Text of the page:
You have a son who is right around Ponyboy’s age. What does he think of the book, and of having a famous author for a mom?His class read it in school last year. I’d asked him not to read it before then. It’s not the kind of thing he’d pick up to read, anyway. He’s into science fiction and fantasy. He said, “Everybody seemed to like it. I didn’t hear anybody say they didn’t.” But he’s grown up with it. In grade school he came home one day and said, “You know, Mom, having S. E. Hinton for a mother is like having George Bush for a father.” And I said, “I assure you, honey, George Bush is not your father!”
You must get thousands of letters from young people about your books. What do kids say about The Outsiders?Most kids say, “I didn’t know anybody else felt that way. I didn’t think I was going to like this book, but I just loved it.” They’re not going to sit around and tell each other they watch sunsets. That’s totally uncool. And reading a book is such a private experience. It’s a mind connection. I really feel that the emotional intensity is what they respond to.
Have their reactions changed over time?No. The concept of the in group and the out group remains the same. The uniforms change, and the names of the groups change, but they really grasp that right away. They say, “OK, this is like the Preppies and the Punks, or whatever they call them.
What books and authors inspired you to become a writer?Well, as an adult, I can pick out a lot of authors who have influenced me. But people want to know your childhood influences, and I’ll have to say just books in general. I loved to read, and as soon as I learned how I was reading everything I could get my hands on. I was a horse nut, and Peanuts the Pony was the first book I ever checked out of the library. I still remember that book. The act of reading was so pleasurable and such a connection. For an introverted kid, it’s a means of communication, because you interact with the author even if you aren’t sitting there conversing with them. Books and reading were the largest influences on my writing, but I can’t name any book or author that changed my life.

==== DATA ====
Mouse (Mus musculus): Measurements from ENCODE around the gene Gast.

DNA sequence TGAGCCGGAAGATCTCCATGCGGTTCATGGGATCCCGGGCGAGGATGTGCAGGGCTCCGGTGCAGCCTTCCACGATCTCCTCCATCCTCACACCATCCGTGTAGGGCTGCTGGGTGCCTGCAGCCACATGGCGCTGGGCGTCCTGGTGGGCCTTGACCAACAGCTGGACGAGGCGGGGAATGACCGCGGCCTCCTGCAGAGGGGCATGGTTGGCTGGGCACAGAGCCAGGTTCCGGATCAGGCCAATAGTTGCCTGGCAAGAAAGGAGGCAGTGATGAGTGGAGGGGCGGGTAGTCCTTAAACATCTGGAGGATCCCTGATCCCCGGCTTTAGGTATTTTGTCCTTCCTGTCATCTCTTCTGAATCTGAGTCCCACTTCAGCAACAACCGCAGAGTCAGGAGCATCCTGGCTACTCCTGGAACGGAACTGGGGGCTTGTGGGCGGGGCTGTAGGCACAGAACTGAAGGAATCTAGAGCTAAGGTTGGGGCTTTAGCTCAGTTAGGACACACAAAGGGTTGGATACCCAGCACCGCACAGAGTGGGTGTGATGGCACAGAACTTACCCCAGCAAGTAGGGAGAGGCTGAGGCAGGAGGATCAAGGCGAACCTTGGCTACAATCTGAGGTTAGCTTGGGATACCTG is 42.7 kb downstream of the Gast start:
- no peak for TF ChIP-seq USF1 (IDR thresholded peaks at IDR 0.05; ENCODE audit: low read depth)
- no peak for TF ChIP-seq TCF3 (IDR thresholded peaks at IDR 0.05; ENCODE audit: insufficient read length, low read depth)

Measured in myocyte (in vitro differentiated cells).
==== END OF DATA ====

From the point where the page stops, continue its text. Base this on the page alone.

If you were to revisit the characters from The Outsiders as adults,where do you think they’d be today?I always say I’ll never write a sequel, so I have no grand scenario planned out. Soda was killed two weeks before his nineteenth birthday in Vietnam. His friend Steve came back from Vietnam a heroin addict and he’s been married twice and divorced twice. But now he’s a drug counselor. Darry owns a successful construction business. Ponyboy is an expatriate writer. He writes mysteries under the name P. M. Curtis.
When this book came out it shocked a lot of people. Did that surprise you?No. Because every teenager feels that adults have no idea what’s going on. That’s exactly the way I felt. I was pleased that they were shocked. One of my reasons for writing it was that I wanted something realistic written about teenagers. At that time there was no realistic teenage fiction. If you didn’t want to read “Mary Jane Goes to the Prom” and you were through with horse books, there was nothing to read. I just wanted to write something that dealt with what I saw kids really doing.
You were a pioneer in writing realistic teen fiction, and as a result, didn’t get a lot of notoriety or appreciation when you wrote The Outsiders. Does that botheryou?No. I’m glad that did not happen. It’s very, very satisfying to have a success that’s been based on word of mouth. The Outsiders was not any overnight, quick-to-the-top-of-the-list sensation. It built gradually, from teachers telling teachers and kids telling kids, and it is a really great satisfaction that The Outsiders is where it is today.